Question: I am a member of a California LLC. What are the legal requirements to dissolve the LLC?
Answer: California’s Revised Uniform Limited Liability Company Act (RULLCA) provides four ways to dissolve or terminate a California limited liability company. The four methods are:
- The LLC’s Articles of Organization contains a provision that says the LLC must dissolve on the occurrence of one or more events set forth in the Articles of Organization. Few California LLCs have Articles of Organization that contain this type of provision.
- The members signed an Operating Agreement that contains a provision that says the LLC must dissolve on the occurrence of one or more events set forth in the Operating Agreement. Many California LLCs have Operating Agreements that contain dissolution provisions. For example, if the Operating Agreement says that the LLC will dissolve on the sale of its real property and the LLC sells its real property then the LLC must dissolve. Cal. Corp. Code Section 17707.01(a).
- If the LLC ceases to have a member the LLC for 90 consecutive days it must dissolve. This happens frequently to California single member LLCs when the member is a person and that person dies. Cal. Corp. Code Section 17707.01(c). Automatic dissolution can create a nightmare for the heirs of the deceased. For example, if a single member California LLC owns valuable real estate and the member dies and no member replaces the deceased member within 90 days of the death, the LLC ceases to exist and there is no owner of the real estate. Solution: One of the reasons we recommend that people own their membership interests in California LLCs through a trust is to prevent the dissolution of the LLC if the single member dies.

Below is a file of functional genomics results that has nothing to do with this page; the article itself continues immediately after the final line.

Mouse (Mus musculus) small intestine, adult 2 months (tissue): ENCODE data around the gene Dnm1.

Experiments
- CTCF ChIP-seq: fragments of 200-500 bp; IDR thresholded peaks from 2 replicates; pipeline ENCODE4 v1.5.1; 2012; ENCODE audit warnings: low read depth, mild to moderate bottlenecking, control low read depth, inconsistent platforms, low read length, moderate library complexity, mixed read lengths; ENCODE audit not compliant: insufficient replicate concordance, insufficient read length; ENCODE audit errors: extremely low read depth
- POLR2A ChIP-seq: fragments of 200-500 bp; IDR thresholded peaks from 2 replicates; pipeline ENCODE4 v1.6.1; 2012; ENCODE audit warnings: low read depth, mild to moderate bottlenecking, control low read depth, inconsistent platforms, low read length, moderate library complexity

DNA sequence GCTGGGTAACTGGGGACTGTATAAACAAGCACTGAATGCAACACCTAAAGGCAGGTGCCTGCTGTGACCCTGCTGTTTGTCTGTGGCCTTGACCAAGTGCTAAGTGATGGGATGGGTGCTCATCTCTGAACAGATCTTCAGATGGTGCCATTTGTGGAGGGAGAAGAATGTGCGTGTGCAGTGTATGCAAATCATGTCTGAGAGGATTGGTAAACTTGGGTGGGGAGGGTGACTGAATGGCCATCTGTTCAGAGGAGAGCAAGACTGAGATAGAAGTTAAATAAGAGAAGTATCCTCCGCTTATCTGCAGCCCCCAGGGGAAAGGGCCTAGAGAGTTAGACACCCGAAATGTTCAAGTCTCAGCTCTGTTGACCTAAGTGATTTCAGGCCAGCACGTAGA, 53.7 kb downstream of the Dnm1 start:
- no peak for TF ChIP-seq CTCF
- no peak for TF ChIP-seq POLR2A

- The last method to terminate a California LLC occurs if a majority of the LLC’s members vote to dissolve the LLC. Cal. Corp. Code Section 17707.01(b). If the Operating Agreement requires more than a majority vote of the members to approve a dissolution then that requirement must be met to dissolve the LLC.
How to Legally Dissolve the California Limited Liability Company
If the necessary number of members of a California LLC vote to dissolve the LLC the member(s) actually dissolve the company by doing the following:
- The LLC must file a final current year tax return with the California Franchise Tax Board. Check the applicable Final Return box on the first page of the return, and write “final” across the top. The LLC must not conduct business in California after its final taxable year. For more on this topic read the FTB Publication 1038, Guide to Dissolve, Surrender, or Cancel a Business Entity.
- After filing the final tax return with the FTB, the members must file the California Secretary of State form called Certificate of Dissolution (Form LLC-3) to dissolve (i.e., elect to wind up) a California LLC. To complete the cancellation process, the LLC members must also file a Certificate of Cancellation (Form LLC-4/7). Note: Form LLC-3 is not required when the vote to dissolve was made by all of the members and that fact is noted on a Certificate of Cancellation (Form LLC-4/7) filed by the members with the California Secretary of State. Note: If the vote to dissolve was not made by all of the members, a Certificate of Dissolution (Form LLC-3) must be filed prior to or together with Form LLC-4/7.